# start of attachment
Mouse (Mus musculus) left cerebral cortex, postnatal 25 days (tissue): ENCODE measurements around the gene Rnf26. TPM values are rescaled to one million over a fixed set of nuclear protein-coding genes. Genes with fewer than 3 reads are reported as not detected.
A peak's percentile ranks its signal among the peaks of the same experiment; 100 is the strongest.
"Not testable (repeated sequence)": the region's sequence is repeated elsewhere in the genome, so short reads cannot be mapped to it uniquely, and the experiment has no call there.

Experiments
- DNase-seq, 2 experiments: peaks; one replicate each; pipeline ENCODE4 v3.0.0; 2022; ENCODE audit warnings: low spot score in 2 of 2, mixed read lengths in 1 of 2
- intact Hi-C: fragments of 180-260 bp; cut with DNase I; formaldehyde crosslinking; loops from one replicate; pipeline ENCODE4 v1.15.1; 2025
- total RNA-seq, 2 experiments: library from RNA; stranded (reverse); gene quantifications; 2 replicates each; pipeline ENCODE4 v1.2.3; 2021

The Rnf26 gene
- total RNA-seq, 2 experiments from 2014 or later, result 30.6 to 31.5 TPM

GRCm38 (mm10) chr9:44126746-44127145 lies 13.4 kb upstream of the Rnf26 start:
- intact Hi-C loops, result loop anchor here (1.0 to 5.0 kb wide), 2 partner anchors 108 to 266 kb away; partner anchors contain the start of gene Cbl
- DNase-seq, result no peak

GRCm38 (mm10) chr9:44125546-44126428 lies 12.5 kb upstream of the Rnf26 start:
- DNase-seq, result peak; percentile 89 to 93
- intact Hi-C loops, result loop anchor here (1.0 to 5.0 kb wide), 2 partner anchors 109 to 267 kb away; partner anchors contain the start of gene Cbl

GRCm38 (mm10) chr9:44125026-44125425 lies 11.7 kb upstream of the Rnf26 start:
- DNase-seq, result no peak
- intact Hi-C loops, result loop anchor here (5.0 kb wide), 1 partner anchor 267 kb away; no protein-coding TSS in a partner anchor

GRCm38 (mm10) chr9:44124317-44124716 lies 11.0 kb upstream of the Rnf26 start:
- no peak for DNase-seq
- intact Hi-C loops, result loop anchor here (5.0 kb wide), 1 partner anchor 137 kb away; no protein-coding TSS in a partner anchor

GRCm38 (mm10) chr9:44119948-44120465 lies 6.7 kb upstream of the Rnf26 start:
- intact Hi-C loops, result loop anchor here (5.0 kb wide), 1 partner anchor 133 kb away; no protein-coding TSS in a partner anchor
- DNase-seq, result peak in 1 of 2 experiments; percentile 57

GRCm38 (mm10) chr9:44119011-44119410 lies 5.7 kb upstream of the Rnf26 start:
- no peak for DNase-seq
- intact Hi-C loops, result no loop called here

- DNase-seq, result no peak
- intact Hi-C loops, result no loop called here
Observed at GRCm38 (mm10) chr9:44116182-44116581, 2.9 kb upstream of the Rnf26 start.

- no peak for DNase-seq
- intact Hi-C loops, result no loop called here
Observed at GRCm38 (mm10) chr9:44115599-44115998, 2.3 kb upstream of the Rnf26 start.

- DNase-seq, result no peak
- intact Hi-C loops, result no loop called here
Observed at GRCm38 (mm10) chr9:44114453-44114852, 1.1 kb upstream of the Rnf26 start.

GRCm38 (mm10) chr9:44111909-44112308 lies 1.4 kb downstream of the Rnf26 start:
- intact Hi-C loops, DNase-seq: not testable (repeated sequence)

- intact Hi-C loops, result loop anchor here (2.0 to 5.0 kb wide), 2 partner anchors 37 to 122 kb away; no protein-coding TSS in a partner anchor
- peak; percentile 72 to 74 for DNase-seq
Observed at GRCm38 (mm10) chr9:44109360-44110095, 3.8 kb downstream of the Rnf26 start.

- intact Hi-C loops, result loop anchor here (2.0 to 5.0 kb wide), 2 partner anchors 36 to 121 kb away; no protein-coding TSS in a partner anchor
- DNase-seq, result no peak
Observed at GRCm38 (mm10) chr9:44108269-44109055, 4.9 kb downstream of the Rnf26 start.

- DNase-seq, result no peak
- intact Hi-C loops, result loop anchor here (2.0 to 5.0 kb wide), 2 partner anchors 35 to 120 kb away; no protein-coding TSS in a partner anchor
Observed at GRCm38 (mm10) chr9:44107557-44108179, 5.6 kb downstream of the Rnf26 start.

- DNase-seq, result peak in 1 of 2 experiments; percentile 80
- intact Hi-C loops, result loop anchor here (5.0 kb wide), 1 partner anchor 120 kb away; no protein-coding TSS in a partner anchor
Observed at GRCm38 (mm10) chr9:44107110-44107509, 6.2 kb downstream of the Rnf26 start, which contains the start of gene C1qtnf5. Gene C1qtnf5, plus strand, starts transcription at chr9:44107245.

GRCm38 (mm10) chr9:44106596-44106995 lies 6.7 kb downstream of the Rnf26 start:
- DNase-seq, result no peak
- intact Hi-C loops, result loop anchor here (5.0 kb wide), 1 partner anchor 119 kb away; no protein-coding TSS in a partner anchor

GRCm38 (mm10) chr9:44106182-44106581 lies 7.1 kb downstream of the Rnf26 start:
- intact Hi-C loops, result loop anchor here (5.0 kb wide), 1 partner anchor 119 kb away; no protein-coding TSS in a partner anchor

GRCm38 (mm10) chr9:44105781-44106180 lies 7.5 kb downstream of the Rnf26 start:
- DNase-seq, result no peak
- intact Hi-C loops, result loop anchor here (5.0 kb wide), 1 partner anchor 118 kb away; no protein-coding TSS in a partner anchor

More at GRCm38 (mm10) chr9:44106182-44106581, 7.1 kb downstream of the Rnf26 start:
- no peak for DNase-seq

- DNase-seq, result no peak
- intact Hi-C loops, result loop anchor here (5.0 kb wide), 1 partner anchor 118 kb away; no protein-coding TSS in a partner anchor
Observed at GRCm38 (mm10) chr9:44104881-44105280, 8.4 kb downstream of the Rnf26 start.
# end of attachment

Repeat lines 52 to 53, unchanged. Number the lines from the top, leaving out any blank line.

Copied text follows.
- DNase-seq, result no peak
- intact Hi-C loops, result loop anchor here (5.0 kb wide), 1 partner anchor 119 kb away; no protein-coding TSS in a partner anchor